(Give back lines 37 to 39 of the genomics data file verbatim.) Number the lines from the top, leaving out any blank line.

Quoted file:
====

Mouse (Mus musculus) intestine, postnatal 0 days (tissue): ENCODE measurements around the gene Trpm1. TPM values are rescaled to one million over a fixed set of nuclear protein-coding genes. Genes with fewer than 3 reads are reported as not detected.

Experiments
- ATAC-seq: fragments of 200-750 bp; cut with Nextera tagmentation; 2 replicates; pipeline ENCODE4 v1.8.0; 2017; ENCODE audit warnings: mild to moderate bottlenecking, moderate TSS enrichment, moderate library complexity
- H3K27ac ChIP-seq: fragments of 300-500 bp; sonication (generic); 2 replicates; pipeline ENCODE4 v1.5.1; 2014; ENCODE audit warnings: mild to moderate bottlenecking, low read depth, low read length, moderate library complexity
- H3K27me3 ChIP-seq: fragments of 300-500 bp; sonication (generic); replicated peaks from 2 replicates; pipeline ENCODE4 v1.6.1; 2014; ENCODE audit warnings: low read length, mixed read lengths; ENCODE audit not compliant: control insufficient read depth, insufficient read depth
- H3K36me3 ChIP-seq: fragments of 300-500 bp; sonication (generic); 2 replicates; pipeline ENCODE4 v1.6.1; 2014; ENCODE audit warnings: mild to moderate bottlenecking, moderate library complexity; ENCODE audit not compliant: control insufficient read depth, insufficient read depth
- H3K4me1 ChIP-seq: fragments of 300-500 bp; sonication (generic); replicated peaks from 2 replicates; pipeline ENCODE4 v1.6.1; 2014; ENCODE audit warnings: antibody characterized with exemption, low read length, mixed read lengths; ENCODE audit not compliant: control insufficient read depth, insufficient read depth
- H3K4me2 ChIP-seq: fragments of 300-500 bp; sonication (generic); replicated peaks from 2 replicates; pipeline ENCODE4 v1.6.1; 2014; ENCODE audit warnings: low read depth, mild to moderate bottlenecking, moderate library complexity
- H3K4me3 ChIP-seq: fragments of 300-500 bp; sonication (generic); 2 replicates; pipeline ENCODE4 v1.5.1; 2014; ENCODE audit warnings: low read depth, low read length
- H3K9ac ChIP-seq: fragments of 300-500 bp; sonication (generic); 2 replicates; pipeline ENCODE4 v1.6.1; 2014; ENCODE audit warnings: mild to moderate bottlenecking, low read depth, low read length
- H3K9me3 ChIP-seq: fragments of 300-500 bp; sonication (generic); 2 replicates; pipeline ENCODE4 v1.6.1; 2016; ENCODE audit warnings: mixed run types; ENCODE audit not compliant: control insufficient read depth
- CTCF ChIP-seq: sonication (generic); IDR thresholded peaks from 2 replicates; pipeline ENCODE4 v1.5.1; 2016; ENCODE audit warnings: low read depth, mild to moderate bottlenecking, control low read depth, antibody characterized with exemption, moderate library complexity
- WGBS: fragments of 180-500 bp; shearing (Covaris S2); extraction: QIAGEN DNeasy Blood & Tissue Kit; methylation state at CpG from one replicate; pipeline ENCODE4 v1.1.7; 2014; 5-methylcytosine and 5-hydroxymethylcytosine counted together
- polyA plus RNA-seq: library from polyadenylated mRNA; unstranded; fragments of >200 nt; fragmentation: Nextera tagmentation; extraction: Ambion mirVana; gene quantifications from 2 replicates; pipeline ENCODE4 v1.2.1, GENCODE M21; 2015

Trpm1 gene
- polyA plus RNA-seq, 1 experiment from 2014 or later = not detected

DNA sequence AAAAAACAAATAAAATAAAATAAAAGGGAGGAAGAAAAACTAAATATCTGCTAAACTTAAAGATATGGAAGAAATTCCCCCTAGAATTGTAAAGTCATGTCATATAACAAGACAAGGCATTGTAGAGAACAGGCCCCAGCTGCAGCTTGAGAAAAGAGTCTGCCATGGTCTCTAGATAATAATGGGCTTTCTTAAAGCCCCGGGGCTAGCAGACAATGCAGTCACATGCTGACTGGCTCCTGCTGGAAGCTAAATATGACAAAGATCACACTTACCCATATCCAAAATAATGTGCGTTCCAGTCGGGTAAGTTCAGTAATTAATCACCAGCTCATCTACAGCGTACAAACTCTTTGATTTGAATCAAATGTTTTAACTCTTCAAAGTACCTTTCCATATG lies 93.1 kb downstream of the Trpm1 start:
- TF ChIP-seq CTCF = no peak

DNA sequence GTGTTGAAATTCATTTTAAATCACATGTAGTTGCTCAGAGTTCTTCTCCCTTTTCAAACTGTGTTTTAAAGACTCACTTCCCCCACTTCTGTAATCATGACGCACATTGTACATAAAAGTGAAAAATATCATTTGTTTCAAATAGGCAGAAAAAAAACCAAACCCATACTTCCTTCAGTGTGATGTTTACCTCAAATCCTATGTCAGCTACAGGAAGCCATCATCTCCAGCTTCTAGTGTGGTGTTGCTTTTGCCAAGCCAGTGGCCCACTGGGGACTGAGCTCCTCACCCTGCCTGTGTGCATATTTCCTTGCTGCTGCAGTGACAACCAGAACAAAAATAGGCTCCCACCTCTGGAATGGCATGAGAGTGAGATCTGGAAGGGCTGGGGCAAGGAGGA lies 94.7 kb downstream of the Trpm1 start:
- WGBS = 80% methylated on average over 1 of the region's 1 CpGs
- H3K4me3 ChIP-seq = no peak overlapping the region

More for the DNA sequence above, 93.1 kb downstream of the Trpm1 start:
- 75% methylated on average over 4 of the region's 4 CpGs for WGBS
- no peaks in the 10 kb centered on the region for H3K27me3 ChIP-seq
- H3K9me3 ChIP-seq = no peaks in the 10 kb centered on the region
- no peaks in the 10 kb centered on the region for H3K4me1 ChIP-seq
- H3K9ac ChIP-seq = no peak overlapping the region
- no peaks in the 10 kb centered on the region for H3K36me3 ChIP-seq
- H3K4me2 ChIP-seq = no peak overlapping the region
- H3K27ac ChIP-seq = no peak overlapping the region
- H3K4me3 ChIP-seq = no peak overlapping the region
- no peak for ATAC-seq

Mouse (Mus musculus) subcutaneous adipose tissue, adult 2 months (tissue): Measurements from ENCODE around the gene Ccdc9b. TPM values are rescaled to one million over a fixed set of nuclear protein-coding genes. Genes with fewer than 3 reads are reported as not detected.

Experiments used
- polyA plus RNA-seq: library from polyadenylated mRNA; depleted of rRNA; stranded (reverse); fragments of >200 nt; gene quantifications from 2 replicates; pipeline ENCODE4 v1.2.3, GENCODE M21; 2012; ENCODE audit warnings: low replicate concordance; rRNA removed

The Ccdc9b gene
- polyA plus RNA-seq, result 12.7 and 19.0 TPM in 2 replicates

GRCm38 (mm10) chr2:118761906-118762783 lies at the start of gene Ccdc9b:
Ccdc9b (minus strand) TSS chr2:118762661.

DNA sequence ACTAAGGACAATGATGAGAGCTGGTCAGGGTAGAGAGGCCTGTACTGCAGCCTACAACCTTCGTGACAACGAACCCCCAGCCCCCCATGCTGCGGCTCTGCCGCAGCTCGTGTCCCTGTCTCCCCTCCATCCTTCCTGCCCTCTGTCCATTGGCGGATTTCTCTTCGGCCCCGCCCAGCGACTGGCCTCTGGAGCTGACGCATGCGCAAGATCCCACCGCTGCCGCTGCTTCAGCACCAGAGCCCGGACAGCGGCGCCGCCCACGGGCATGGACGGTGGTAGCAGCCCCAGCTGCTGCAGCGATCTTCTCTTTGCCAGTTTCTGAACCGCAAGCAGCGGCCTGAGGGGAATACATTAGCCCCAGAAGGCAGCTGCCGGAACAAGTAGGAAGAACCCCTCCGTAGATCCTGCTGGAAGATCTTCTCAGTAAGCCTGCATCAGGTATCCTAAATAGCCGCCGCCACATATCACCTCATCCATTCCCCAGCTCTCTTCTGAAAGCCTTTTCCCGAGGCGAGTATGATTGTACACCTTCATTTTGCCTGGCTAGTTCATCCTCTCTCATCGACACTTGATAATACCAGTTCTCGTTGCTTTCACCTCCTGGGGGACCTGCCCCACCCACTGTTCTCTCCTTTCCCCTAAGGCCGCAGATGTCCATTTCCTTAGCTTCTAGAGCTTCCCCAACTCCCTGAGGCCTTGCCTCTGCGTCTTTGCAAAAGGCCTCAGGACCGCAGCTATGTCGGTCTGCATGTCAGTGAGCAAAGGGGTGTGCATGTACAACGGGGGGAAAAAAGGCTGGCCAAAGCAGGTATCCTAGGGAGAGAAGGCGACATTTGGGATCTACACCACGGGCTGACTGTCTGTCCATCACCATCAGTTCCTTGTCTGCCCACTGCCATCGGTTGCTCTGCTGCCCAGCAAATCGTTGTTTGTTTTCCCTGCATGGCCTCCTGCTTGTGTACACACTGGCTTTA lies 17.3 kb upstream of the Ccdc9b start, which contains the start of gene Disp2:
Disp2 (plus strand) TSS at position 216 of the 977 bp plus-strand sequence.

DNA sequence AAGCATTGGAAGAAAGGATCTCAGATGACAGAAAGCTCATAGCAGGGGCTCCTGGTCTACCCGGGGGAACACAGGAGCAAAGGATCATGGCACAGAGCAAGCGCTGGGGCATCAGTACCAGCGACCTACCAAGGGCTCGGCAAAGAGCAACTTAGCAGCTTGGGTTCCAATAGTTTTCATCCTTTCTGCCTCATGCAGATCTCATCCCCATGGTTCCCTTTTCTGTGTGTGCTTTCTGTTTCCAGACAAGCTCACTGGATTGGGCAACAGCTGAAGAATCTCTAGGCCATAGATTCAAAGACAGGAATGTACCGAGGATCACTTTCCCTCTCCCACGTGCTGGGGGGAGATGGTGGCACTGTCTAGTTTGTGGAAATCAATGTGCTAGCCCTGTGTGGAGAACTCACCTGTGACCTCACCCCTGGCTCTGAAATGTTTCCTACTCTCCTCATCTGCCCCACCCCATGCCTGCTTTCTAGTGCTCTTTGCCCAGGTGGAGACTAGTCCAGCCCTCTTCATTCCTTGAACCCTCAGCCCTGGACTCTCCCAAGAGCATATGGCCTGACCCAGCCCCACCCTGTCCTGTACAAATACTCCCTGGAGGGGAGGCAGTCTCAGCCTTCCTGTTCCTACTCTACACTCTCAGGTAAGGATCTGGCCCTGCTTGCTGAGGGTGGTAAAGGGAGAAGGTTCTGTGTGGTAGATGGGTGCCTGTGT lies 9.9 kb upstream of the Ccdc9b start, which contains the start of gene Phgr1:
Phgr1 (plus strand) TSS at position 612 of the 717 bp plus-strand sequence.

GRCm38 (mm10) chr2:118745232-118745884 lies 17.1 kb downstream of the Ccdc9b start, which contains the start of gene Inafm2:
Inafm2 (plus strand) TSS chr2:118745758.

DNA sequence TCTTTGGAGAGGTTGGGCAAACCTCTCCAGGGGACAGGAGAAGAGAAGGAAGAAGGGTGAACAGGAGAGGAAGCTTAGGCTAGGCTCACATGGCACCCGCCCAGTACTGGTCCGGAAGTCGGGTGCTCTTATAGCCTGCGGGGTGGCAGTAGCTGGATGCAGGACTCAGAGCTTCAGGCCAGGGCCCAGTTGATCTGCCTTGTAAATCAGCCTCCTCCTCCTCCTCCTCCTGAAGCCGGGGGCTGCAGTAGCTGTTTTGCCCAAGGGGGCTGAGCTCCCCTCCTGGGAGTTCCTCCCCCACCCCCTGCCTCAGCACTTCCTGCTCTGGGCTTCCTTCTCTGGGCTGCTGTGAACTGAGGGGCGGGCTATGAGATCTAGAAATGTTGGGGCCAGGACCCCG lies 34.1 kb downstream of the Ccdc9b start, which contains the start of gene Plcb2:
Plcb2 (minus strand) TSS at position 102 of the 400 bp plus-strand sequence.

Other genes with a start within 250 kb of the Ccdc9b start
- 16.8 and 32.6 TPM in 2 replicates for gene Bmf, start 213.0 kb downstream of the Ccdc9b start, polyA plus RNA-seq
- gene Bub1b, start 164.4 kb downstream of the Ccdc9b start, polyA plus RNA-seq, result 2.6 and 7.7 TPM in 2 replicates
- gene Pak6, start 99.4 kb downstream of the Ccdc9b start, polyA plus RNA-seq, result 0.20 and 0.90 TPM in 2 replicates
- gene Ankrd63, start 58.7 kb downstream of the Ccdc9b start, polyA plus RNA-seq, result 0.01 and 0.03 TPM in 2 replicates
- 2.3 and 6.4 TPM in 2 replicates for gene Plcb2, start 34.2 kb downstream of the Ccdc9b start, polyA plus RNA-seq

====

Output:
- polyA plus RNA-seq, result 12.7 and 19.0 TPM in 2 replicates

GRCm38 (mm10) chr2:118761906-118762783 lies at the start of gene Ccdc9b:
Ccdc9b (minus strand) TSS chr2:118762661.